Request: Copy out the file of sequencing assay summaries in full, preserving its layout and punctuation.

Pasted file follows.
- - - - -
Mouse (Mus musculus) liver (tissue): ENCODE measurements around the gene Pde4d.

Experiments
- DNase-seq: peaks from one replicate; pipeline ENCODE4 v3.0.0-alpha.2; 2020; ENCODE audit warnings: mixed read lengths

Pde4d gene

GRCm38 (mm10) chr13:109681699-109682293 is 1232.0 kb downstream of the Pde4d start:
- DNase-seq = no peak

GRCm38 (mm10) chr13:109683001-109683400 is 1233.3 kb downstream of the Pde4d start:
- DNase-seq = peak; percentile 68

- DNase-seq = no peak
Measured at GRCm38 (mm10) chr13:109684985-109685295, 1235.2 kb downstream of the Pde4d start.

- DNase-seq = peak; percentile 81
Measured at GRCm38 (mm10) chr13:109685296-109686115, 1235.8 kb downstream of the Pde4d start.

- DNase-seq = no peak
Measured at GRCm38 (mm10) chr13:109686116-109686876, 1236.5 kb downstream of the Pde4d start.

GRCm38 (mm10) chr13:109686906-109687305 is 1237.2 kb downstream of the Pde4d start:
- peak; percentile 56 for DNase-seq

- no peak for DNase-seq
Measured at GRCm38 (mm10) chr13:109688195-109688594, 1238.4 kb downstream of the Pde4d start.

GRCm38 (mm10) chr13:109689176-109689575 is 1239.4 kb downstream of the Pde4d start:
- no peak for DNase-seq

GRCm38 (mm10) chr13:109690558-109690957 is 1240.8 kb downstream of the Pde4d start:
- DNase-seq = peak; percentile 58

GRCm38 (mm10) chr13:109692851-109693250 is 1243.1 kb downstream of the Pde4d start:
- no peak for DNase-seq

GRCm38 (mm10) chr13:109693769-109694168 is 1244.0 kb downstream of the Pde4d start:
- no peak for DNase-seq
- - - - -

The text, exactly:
Mouse (Mus musculus) liver (tissue): ENCODE measurements around the gene Pde4d.

Experiments
- DNase-seq: peaks from one replicate; pipeline ENCODE4 v3.0.0-alpha.2; 2020; ENCODE audit warnings: mixed read lengths

Pde4d gene

GRCm38 (mm10) chr13:109681699-109682293 is 1232.0 kb downstream of the Pde4d start:
- DNase-seq = no peak

GRCm38 (mm10) chr13:109683001-109683400 is 1233.3 kb downstream of the Pde4d start:
- DNase-seq = peak; percentile 68

- DNase-seq = no peak
Measured at GRCm38 (mm10) chr13:109684985-109685295, 1235.2 kb downstream of the Pde4d start.

- DNase-seq = peak; percentile 81
Measured at GRCm38 (mm10) chr13:109685296-109686115, 1235.8 kb downstream of the Pde4d start.

- DNase-seq = no peak
Measured at GRCm38 (mm10) chr13:109686116-109686876, 1236.5 kb downstream of the Pde4d start.

GRCm38 (mm10) chr13:109686906-109687305 is 1237.2 kb downstream of the Pde4d start:
- peak; percentile 56 for DNase-seq

- no peak for DNase-seq
Measured at GRCm38 (mm10) chr13:109688195-109688594, 1238.4 kb downstream of the Pde4d start.

GRCm38 (mm10) chr13:109689176-109689575 is 1239.4 kb downstream of the Pde4d start:
- no peak for DNase-seq

GRCm38 (mm10) chr13:109690558-109690957 is 1240.8 kb downstream of the Pde4d start:
- DNase-seq = peak; percentile 58

GRCm38 (mm10) chr13:109692851-109693250 is 1243.1 kb downstream of the Pde4d start:
- no peak for DNase-seq

GRCm38 (mm10) chr13:109693769-109694168 is 1244.0 kb downstream of the Pde4d start:
- no peak for DNase-seq